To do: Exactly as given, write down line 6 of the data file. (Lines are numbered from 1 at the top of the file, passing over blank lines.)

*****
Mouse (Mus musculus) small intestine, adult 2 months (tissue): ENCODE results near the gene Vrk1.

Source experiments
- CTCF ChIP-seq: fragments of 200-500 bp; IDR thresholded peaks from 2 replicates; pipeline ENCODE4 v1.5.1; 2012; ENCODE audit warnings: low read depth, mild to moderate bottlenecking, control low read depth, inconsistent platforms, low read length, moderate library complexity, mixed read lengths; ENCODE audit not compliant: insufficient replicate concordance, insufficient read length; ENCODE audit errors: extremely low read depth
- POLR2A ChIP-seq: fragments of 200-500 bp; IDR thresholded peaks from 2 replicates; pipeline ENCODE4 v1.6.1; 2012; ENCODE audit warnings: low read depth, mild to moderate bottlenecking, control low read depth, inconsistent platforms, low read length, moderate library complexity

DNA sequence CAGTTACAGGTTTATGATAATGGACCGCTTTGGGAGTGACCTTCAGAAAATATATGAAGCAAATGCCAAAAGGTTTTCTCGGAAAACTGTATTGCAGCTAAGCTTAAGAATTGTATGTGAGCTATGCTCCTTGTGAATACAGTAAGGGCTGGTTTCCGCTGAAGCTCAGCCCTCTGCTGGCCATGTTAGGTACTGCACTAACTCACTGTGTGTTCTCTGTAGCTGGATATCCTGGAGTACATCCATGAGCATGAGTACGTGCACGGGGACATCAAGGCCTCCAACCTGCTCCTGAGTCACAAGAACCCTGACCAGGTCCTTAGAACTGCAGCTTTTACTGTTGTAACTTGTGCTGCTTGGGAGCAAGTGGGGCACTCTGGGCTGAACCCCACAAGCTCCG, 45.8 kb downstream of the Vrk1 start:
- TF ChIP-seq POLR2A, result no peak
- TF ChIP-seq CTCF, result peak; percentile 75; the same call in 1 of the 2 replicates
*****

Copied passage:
- TF ChIP-seq POLR2A, result no peak